Published: 28 March 1981 – 30 May 1981 (10 episodes)
Artist: Phil Townsend
Translations/reprints: none known
Fancy Cole is the most difficult pupil in her school. She is slovenly, unmanageable, uncooperative, and a bully. What Fancy wants more than anything else is freedom – which she thinks just means doing anything she likes – so she hates school authority and rebels against it in any way she can. As for bullying, well, when you’re free you make your own rules. To underline her point about freedom she turns all the school pets loose in class to give them freedom, much to the consternation of the teacher and classmates.
When we see Fancy’s home life, however, she becomes a more sympathetic character. We begin to understand why Fancy is the way she is and we suspect that what Fancy really wants is someone to care about her. Her home is a tip and nobody cleans it up. Goodness knows what the bacteria count is like. Her mother, though not downright cruel or abusive as some parents/guardians are in girls’ stories, does not show Fancy any love or caring. In fact, Mum cares far more for bingo than she does for Fancy. They just argue all the time. It seems Fancy’s home life has been that way for years; when she was younger she used to pretend she was switched by the fairies and did not really belong to that family at all. As for the father, he has been absent for twelve years for some unknown reason. Fancy yearns for him and wants to know more about him, but doesn’t even know what he looks like.
Mum steals the money Dad sent for Fancy’s birthday for her bingo. This is the last straw for Fancy. She runs away, determined to find somewhere where she can enjoy freedom. On the moor, however, she meets Ben Harrington, who cares for the wildlife on the moor and has converted an old double decker bus into a hospital for them. Fancy becomes fascinated with Ben and caring for wildlife and wants to learn all about it. They are particularly concerned with a sick purple heron, and Ben can’t quite figure out what’s wrong. Ben agrees to teach her, but there is one condition – she must stop running away from whatever she is running from. Eventually Fancy agrees to do so, figuring that what she does with Ben will make it all worthwhile.
Ben also keeps telling Fancy that her views on freedom – being able to do anything she likes – are unrealistic. Nobody, not even wildlife, is completely free, for there are always restraints and regulations in one form or other. Ben has views on his own freedom too, which seem to be a bit touchy. For example, he can’t stand the word “prison”. He doesn’t like snoopers either and initially drew a gun on Fancy because he thought she was snooping.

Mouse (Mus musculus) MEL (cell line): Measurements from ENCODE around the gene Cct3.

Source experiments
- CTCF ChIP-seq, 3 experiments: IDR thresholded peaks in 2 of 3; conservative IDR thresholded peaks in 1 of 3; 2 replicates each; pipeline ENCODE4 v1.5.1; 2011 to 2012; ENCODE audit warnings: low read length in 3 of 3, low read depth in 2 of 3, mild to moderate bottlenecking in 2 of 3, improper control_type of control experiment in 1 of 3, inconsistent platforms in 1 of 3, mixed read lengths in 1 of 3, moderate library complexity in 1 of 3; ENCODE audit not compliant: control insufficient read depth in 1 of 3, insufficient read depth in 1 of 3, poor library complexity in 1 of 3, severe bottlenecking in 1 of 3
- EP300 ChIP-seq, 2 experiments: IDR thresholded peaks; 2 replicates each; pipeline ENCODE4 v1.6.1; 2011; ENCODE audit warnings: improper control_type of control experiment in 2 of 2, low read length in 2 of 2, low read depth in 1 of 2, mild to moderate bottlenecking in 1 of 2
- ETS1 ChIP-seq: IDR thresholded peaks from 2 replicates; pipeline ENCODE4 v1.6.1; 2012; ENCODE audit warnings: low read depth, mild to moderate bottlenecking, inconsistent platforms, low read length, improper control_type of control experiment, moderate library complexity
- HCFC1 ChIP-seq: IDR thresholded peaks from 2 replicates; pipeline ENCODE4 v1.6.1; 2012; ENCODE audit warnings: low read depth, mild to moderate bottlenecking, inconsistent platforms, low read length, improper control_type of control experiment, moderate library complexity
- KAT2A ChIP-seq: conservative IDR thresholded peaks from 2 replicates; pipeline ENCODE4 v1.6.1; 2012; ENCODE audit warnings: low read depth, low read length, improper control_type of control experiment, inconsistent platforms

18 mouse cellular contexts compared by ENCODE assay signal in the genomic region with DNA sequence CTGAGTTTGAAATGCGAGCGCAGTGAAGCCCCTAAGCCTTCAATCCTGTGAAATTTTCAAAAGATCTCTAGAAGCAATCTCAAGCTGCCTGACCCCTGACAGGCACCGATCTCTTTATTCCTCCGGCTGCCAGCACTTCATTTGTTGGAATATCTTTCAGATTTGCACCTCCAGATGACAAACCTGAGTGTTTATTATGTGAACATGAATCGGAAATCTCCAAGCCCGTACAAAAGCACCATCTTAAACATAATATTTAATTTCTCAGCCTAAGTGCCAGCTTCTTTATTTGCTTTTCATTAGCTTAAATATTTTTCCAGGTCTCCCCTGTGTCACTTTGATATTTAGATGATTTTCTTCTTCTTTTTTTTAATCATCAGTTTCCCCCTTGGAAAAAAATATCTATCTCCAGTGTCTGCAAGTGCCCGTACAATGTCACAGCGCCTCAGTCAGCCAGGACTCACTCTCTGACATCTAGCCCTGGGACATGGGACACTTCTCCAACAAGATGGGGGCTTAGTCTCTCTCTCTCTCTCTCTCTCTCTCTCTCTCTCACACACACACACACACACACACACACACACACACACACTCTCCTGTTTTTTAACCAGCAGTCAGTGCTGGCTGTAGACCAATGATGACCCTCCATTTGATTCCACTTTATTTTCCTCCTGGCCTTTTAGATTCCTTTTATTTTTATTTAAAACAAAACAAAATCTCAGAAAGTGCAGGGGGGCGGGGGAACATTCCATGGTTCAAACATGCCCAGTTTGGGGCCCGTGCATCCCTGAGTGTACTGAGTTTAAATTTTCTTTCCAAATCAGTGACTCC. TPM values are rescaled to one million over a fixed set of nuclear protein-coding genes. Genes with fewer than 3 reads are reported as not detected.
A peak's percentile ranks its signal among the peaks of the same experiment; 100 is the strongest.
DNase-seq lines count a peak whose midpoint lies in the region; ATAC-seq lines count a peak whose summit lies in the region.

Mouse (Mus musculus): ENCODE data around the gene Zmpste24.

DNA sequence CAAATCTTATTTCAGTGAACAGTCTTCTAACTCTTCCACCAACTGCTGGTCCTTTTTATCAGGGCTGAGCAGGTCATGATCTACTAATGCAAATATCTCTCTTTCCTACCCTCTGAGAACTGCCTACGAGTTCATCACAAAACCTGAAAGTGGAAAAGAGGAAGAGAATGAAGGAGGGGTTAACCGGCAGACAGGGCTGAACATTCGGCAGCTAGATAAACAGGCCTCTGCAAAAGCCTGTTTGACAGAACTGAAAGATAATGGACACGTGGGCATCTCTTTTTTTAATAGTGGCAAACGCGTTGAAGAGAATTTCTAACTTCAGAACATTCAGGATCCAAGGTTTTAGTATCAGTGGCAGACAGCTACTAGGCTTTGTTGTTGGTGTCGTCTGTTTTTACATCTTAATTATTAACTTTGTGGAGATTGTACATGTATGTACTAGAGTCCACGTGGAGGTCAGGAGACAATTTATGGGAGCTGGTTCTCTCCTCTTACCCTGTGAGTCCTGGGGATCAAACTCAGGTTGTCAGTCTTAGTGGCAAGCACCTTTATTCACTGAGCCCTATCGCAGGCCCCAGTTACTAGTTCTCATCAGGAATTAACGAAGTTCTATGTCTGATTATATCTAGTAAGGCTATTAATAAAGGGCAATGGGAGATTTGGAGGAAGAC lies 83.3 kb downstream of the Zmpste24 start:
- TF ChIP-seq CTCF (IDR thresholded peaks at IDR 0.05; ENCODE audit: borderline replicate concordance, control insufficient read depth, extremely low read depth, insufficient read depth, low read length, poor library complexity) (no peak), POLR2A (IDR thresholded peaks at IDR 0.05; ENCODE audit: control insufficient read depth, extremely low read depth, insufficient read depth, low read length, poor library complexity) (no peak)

Fancy is now reconsidering her bullying as she does not want Ben hearing bad things about her. However, she finds herself hauled up before the headmistress for the school pets she let loose and bullying a girl out of dinner money. Fortunately the headmistress is now dealing with a more thoughtful Fancy. Fancy says her action with the school pets was not the best thing for them, which she realised during her encounter with Ben. She also promises to repay the girl’s dinner money. The girl’s mother says it must be repaid by Monday or it’s the police. The headmistress gives Fancy three Saturday detentions, which will cut into her time for seeing Ben.
When Fancy finally gets to Ben, she finds a strange man asking questions about the place, but she tells him nothing. Ben gets extremely agitated when he hears about the man snooping. Following this, Fancy realises there is more to Ben than meets the eye. However, when Ben gets all strict about conditions needing to be met if Fancy is to continue with him, Fancy leaves in a huff, saying Ben’s just one more stuffy grown up who cramps her freedom.
Fancy arrives home in such a rage that she picks a fight with her mother and starts smashing wall ornaments. When Mum tries to stop Fancy, she says she had the same thing from her father and doesn’t want it with her. At this, Fancy really demands to know just what it is about her father.
Mum explains the father was a good-for-nothing who ended up in prison. She refuses to say what the charge was, though she does say the father pleaded innocent but neither she nor the jury believed him. He then escaped from prison and has not been seen since, much less bothered with his wife or child (then how did he send birthday money for Fancy, as mentioned in part 1?). Mum says that if she knew where he was she would turn him in. Clearly, she is very bitter and angry towards him and blames him for the life she leads with Fancy.
After this, Fancy becomes less centred on herself as she wants to go back and help the birds. She cleans up the broken ornaments and then goes back to Ben to apologise (for the first time in her life, she wants to apologise to someone). She never helps around the house at home, but is really enjoying cleaning up at Ben’s. While working, Fancy mentions the story of her father, and Ben hints he may know something. However, Fancy doesn’t know enough details for them to really make a headstart and Ben still seems a bit evasive on the matter anyway. Meantime, they turn their attention back to the purple heron. Fancy is really honoured when Ben trusts it to her care. He also gives her ten pounds as a payment. So Fancy can now repay the dinner money she stole with her bullying.